Crowd funding changing face of films
When New Zealand's Screen Production And Development Association (Spada) was created in 1992, medical soap Shortland Street had just hit television screens, Jane Campion's film The Piano was in production and Sir Peter Jackson was still in his splatter period.
During the last two decades, the screen production industry here has evolved to make New Zealand a film hub on the world stage, with The Hobbit's highly anticipated release just days away and Hollywood director James Cameron making his Avatar sequel in the capital.
Screen production revenue was $1.4 billion in the year to March 2011, up from around $151 million in 1994.
Spada is holding its annual conference in Wellington this week, with hundreds of professionals gathering to discuss the business of making screen entertainment.
Chief executive Penelope Borland said the industry was undergoing a revolution. The global financial crisis had changed the way projects were funded.
"It used to be that you would get a big sales advance, but now the way people bring money together to finance projects is quite different.
"You have to have gap investors who might be banks or private individuals, and crowd funding now is a completely different way of going out and getting money from people with an interest in helping something get made," Borland said.
Film-maker Taika Waititi raised more than $100,000 through crowd funding to distribute his movie Boy in the United States, and there are dozens of film projects listed on crowd-funding platform website Pledge Me seeking donations.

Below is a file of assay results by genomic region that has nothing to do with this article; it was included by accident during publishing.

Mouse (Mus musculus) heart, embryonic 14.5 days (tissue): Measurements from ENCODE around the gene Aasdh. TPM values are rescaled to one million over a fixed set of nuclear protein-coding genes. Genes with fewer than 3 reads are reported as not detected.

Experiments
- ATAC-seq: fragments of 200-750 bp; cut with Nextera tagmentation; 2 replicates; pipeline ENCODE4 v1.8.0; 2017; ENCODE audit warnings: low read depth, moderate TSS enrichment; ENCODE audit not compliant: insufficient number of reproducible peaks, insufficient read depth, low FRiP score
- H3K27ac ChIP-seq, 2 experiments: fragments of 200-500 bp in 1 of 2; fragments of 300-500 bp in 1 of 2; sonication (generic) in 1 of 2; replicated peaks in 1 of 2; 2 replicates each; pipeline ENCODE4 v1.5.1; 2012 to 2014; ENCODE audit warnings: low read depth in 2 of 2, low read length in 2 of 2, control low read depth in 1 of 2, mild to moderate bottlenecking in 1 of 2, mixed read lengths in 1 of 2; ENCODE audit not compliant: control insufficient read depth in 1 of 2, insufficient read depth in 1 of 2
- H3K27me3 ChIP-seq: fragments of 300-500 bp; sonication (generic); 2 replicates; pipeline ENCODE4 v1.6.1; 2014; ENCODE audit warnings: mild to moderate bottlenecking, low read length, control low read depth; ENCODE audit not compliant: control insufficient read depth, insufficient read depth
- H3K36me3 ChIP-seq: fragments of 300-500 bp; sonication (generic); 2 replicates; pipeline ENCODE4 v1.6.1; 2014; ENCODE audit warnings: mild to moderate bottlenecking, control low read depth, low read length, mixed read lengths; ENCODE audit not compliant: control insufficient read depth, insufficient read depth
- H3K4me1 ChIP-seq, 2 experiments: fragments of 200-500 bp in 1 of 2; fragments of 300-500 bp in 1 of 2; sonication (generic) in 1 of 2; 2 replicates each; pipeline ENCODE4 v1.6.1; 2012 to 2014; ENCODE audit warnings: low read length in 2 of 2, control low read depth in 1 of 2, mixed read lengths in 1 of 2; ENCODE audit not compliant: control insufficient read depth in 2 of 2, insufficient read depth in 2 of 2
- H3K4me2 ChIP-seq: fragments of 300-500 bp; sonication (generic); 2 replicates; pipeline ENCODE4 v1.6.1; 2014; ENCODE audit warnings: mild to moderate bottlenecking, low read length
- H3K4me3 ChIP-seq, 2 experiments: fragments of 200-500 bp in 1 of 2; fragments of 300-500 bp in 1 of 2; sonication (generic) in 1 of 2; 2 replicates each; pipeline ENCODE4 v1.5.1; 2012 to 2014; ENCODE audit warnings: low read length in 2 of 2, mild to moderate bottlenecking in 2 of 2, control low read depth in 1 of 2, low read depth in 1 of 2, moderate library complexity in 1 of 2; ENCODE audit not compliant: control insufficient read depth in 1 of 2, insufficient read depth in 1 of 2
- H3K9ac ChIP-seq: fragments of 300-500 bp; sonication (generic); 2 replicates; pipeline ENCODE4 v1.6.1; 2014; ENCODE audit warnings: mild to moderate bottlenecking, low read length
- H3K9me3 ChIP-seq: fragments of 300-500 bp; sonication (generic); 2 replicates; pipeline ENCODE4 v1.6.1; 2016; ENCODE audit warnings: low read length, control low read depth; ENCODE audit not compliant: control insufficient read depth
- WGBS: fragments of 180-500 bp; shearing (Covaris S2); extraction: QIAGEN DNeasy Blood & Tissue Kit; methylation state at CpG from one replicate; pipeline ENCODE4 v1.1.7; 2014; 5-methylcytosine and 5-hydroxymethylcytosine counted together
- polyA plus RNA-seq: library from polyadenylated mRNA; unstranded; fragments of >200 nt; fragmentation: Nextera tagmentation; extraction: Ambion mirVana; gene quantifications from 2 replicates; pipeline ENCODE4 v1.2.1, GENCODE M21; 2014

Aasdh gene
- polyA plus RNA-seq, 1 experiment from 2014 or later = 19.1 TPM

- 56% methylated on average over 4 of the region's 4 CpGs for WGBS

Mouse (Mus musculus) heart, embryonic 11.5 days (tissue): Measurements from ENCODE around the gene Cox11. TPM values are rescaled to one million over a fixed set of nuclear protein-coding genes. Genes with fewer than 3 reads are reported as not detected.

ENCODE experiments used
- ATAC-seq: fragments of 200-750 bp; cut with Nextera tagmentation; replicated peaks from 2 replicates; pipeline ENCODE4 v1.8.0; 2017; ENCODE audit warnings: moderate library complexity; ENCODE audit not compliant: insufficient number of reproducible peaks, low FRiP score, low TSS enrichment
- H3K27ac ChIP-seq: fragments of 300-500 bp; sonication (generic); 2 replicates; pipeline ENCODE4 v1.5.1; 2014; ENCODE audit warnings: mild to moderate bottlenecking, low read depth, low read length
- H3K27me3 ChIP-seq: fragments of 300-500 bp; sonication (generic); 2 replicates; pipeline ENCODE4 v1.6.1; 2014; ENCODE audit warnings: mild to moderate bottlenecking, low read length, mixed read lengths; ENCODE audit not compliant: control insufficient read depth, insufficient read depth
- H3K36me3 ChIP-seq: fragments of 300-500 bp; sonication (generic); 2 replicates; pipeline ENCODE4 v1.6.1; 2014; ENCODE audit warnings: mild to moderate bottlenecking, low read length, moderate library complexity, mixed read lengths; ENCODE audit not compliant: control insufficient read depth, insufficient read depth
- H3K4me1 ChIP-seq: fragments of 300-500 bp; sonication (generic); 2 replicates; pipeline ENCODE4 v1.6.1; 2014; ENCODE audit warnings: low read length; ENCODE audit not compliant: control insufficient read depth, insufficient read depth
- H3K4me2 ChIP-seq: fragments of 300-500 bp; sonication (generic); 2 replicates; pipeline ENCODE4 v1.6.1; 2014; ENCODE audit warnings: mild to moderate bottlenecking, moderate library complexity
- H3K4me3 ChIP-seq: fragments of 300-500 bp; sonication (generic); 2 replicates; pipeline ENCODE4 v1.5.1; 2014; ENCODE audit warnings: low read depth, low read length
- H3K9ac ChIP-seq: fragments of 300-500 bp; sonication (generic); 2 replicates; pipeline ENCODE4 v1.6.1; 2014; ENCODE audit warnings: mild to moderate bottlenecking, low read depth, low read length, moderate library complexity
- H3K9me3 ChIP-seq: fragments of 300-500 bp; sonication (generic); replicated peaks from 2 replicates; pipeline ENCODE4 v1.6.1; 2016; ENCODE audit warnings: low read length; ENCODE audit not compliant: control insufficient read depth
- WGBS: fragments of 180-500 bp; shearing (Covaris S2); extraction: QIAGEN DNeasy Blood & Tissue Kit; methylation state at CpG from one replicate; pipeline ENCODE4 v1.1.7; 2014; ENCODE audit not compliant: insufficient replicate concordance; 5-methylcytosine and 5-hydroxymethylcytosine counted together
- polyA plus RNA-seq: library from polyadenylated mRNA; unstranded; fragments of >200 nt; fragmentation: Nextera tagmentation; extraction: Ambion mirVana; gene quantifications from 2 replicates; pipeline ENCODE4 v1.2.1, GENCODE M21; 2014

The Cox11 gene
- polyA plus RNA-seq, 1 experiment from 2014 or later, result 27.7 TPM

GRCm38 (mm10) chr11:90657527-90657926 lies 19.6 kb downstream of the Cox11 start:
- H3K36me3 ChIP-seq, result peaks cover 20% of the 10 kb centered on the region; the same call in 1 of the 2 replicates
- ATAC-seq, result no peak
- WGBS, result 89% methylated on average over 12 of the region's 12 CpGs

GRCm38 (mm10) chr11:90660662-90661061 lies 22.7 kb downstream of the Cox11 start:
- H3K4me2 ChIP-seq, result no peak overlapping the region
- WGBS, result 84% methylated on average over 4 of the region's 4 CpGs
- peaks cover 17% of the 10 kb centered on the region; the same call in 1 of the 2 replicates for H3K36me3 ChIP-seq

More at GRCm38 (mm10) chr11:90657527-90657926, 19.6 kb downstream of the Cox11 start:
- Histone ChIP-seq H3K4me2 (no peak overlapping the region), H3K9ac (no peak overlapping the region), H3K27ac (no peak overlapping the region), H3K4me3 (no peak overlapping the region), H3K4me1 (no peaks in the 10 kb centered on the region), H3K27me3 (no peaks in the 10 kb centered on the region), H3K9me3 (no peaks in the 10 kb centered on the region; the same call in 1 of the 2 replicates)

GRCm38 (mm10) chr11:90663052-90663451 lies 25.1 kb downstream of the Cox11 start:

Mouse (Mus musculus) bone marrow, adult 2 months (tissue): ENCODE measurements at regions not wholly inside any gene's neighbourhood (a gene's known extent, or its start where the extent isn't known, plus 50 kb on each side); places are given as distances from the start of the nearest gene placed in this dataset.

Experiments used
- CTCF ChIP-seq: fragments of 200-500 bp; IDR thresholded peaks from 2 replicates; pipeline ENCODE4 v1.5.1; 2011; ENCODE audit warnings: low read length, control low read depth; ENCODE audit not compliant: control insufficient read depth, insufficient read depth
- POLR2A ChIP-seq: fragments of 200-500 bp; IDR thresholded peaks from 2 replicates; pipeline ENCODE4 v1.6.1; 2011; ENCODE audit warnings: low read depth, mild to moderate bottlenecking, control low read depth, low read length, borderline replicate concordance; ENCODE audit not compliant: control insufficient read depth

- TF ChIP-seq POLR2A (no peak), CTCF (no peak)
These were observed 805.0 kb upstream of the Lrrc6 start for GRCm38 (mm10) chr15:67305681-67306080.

Another huge change for the industry has been the way screen productions are distributed.
"In terms of the internet, a way has not been found of monetising content online because of the whole issue of people expecting things for free," Borland said.
"One of the big challenges is coming up with a model, whether it is micro payments or whatever, to get money."
Kiwi companies eager to get screen projects off the ground often need to get involved in co- production arrangements with larger or overseas businesses, which can mean more legal documents.
Borland said it could be incredibly complex.
"To close a film and bring parties providing financing together for a production, it might have 150 legal documents, which is three times as many as even five years ago."
Although the local screen industry had grown immensely in recent years it remained limited by a lack of funding for television projects because there was no government quota for local content to be shown on television.
"The New Zealand industry has very different conditions from other countries.
"We have NZ On Air but we have no quota for our own local content in television, and television is always the base of the screen industry. No quota means people in our industry have to live by their wits coming up with the best ideas," Borland said.
Last year, Spada urged that pay television network Sky TV be required to fund production of local content. New Zealand is the only country in the OECD apart from Mexico that does not require pay-per-view to contribute to local production.
"Government doesn't seem to be inclined to move on it."
The Dominion Post